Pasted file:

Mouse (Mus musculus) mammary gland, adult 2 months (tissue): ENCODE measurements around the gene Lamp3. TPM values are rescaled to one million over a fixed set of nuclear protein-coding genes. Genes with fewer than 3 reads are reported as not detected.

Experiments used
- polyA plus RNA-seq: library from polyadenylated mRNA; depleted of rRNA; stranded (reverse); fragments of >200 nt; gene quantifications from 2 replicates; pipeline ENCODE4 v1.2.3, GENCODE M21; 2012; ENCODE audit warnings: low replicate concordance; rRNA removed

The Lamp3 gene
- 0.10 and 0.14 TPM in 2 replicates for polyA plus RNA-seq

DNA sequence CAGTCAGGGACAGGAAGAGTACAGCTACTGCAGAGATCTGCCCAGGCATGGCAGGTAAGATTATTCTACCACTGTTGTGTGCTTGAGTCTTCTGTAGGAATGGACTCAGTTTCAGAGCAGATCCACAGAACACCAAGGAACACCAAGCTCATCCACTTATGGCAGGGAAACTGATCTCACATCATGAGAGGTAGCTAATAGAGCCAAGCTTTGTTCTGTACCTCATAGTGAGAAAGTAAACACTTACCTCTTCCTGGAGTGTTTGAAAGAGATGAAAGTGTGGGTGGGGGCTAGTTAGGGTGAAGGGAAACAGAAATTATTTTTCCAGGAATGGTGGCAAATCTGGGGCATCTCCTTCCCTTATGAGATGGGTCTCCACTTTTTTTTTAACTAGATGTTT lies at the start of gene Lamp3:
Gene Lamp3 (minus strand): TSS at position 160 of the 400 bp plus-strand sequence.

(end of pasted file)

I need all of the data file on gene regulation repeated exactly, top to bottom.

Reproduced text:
Mouse (Mus musculus) mammary gland, adult 2 months (tissue): ENCODE measurements around the gene Lamp3. TPM values are rescaled to one million over a fixed set of nuclear protein-coding genes. Genes with fewer than 3 reads are reported as not detected.

Experiments used
- polyA plus RNA-seq: library from polyadenylated mRNA; depleted of rRNA; stranded (reverse); fragments of >200 nt; gene quantifications from 2 replicates; pipeline ENCODE4 v1.2.3, GENCODE M21; 2012; ENCODE audit warnings: low replicate concordance; rRNA removed

The Lamp3 gene
- 0.10 and 0.14 TPM in 2 replicates for polyA plus RNA-seq

DNA sequence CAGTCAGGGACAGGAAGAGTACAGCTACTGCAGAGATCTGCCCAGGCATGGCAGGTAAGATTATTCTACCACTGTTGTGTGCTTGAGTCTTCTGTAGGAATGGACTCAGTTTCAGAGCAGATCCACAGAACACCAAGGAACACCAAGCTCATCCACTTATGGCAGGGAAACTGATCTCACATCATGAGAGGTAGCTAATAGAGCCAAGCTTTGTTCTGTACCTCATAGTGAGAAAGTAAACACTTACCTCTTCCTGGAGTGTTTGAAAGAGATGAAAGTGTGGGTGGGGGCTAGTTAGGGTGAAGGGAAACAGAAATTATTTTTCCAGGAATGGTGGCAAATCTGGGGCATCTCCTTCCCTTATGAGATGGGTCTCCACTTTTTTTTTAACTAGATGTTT lies at the start of gene Lamp3:
Gene Lamp3 (minus strand): TSS at position 160 of the 400 bp plus-strand sequence.